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A very theatrical Copperfield that Dickens would recognise as his own

23 January, 2020 — By Dan Carrier

Ben Whishaw as Uriah Heap

THE PERSONAL HISTORY OF DAVID COPPERFIELD
Directed by Armando Iannucci
Certificate 12a
☆☆☆☆

WHAT a joy it is to see a film take Charles Dickens’ personal favourite story and so cleverly translate it into a different medium.

Dickens, who loved am dram and play acting, would recognise this very theatrical production as his own in all its ludicrous gloriousness.

Where to start with this luvvie-face-feast, this orgy of crisp-vowelled, arched eyebrow’d, Brit-thesp fun: it is hard to think of a film with quite so enjoyable a cast.

David (Dev Patel)introduces the story standing on a stage, like Dickens loved to do – and then woosh!… we’re taken to the day of his birth in his Suffolk house. From here, he becomes the observer/narrator as a series of characters, misfortunes and intrigues unfold.

His widowed mother re-marries the nasty Mr Murdstone (Darren Boyd) and David is eventually sent to the slums of London to work in a factory, while lodging with the penniless but charming Mr Micawber and family.

Adventure after adventure follows. The book was a long-running serial and some trimming and rearranging has been necessary to bring it into feature length, rather than create a TV series. Iannucci has wielded a sharp and discerning scalpel.

Patel as David plays Dev Patel, playing David – and it works brilliantly. Each lead film role he has previously excelled in has that same character about him – the good chap a little lost in a world full of elephant traps waiting for him to tumble into.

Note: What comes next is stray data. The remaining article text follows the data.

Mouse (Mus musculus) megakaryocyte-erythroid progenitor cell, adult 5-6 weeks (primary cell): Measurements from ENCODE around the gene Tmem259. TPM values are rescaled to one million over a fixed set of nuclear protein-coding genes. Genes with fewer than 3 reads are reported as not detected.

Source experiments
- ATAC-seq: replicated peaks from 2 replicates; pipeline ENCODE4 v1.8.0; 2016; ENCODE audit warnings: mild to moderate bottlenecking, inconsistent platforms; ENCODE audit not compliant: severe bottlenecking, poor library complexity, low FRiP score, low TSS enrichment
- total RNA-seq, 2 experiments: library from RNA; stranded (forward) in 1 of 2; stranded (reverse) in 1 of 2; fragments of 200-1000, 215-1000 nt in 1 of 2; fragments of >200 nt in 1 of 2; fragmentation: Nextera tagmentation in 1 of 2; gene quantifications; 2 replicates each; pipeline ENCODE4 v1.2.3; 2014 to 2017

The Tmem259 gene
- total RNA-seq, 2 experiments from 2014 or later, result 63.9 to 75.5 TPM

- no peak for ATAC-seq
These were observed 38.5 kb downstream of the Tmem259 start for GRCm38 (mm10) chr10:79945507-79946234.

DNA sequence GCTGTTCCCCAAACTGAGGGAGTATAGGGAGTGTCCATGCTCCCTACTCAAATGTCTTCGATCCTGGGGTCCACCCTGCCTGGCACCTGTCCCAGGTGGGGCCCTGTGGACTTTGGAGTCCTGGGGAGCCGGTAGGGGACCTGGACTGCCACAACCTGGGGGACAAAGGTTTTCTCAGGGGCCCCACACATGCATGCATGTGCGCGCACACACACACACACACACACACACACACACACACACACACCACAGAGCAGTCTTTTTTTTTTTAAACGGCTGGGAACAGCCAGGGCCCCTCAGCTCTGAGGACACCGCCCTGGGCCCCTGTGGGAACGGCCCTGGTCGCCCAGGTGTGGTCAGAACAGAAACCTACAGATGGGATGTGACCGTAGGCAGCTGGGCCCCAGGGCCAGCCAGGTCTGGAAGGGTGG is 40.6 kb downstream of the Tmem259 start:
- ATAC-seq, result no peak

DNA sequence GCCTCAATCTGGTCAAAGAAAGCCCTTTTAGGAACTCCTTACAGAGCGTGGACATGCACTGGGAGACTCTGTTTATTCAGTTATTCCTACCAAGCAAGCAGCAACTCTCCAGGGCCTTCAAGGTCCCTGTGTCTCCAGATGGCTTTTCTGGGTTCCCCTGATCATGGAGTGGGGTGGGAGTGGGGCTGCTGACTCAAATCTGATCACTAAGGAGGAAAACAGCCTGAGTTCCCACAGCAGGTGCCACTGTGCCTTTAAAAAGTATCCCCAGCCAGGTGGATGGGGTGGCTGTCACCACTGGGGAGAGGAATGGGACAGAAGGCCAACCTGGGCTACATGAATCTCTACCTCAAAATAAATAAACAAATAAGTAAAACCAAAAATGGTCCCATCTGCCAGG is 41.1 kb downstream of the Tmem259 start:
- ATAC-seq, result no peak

Tilda Swinton, Hugh Laurie, Paul Whitehouse, Ben Whishaw, Daisy May Cooper and Peter Capaldi are joined by a cast of supporting characters that get the mixture of eccentricity, kindness, banal evil and Victorian grubbiness.

Across the board, the actors’ performances taste as classically English as a ploughman’s lunch served up in a country pub’s garden with dray horse-delivered flat beer to wash it down.

There is something rather lovely about watching some of our national treasures enjoying themselves on screen in this way: it helps the viewer create a direct link between those who give our national culture a richness today, and how they are the direct descendants of Dickens and his contemporaries.

I imagine Dickens would be thrilled by this reimagining of the book he said he enjoyed writing more than any other.

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